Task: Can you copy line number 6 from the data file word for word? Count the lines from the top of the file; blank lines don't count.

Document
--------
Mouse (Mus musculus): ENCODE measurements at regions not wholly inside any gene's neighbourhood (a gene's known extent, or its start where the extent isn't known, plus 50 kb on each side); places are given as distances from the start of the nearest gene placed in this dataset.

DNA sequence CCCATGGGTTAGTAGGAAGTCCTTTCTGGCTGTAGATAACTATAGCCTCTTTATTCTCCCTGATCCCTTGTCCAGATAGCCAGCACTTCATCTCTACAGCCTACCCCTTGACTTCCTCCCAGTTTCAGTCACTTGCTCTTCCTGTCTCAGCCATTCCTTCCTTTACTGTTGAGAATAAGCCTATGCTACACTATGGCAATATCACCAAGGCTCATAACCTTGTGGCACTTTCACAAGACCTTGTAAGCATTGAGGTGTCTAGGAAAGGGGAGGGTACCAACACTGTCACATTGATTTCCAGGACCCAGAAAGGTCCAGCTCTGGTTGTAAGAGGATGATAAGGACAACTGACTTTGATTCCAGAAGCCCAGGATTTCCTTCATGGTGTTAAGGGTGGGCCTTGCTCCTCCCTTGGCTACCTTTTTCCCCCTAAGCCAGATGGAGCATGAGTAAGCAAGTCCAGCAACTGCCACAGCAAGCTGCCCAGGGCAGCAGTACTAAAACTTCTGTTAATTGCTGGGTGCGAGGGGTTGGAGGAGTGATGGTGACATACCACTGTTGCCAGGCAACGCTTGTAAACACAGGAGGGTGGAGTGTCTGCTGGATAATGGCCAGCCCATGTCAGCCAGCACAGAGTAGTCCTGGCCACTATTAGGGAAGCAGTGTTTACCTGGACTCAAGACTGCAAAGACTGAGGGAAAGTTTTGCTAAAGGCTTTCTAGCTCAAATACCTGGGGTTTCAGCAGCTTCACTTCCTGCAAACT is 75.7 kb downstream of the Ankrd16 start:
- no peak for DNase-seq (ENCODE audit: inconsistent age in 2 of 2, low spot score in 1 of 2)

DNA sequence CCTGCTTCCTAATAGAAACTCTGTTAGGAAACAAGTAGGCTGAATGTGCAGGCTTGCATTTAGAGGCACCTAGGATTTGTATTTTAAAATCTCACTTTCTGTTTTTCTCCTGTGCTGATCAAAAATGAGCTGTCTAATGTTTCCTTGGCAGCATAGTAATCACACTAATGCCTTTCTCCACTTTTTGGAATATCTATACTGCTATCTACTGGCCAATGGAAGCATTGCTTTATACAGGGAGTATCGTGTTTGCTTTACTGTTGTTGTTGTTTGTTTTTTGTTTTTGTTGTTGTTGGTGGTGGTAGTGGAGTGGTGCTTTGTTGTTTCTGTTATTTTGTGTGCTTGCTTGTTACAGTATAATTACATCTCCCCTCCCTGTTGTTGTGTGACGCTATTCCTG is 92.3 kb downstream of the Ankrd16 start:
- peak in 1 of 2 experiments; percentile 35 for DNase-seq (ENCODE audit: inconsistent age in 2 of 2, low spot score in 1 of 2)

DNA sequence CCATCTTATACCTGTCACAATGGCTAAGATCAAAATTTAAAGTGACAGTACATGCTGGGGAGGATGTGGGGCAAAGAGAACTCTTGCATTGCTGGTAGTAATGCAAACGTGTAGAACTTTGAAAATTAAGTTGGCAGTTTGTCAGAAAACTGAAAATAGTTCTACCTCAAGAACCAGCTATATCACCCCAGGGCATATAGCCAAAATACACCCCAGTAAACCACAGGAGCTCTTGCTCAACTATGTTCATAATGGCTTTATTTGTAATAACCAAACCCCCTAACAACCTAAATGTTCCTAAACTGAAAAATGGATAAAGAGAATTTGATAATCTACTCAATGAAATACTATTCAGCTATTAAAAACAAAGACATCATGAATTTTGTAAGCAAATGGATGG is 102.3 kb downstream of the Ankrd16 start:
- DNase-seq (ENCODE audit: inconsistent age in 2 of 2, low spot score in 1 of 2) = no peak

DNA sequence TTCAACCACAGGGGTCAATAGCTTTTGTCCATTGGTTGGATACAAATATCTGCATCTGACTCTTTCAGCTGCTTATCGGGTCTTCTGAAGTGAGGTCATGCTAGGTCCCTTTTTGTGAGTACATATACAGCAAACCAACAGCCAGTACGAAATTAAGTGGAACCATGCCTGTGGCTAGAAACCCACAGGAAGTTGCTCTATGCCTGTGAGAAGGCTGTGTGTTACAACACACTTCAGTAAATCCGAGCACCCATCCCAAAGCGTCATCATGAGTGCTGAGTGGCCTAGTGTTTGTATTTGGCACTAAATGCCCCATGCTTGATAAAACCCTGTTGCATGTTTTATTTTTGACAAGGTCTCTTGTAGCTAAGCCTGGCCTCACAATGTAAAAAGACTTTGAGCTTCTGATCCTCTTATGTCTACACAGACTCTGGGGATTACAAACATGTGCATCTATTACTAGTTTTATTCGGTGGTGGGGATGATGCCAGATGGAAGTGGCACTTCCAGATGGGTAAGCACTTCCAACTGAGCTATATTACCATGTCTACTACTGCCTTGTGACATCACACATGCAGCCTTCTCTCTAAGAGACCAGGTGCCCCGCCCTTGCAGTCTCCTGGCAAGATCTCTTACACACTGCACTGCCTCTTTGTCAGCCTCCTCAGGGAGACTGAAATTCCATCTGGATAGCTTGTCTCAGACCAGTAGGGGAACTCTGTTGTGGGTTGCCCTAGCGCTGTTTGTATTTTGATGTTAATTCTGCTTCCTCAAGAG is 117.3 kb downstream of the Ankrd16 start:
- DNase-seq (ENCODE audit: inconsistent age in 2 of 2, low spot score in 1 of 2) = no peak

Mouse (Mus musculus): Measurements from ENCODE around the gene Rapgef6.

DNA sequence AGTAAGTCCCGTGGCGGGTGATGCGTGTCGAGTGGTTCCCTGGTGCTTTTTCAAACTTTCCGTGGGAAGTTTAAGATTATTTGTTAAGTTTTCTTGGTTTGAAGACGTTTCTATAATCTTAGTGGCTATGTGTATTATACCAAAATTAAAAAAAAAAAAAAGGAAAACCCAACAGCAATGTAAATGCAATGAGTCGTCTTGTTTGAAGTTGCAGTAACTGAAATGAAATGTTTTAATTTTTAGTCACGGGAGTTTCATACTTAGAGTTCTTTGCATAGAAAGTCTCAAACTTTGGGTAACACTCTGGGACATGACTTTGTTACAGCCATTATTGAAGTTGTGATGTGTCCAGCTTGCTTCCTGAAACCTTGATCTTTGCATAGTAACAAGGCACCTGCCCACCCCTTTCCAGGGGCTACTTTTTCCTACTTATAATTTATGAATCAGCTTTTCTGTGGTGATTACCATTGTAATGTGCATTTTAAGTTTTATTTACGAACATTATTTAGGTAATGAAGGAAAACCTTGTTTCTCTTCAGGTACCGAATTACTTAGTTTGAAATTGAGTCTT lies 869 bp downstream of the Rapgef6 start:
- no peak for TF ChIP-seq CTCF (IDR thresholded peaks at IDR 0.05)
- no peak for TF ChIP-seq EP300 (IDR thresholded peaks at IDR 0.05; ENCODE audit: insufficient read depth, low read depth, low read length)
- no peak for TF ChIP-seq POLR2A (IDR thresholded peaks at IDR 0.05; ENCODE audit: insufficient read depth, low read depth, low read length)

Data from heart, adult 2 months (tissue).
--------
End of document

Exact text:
DNA sequence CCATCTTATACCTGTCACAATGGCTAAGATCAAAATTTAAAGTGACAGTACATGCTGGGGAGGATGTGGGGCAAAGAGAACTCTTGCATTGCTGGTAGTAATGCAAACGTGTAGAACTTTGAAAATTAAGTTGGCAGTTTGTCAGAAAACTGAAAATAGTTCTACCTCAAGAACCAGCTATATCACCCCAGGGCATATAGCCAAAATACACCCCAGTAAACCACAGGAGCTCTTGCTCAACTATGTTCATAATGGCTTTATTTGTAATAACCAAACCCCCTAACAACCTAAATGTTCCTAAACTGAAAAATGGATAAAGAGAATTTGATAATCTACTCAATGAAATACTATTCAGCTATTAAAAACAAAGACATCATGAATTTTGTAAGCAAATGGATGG is 102.3 kb downstream of the Ankrd16 start: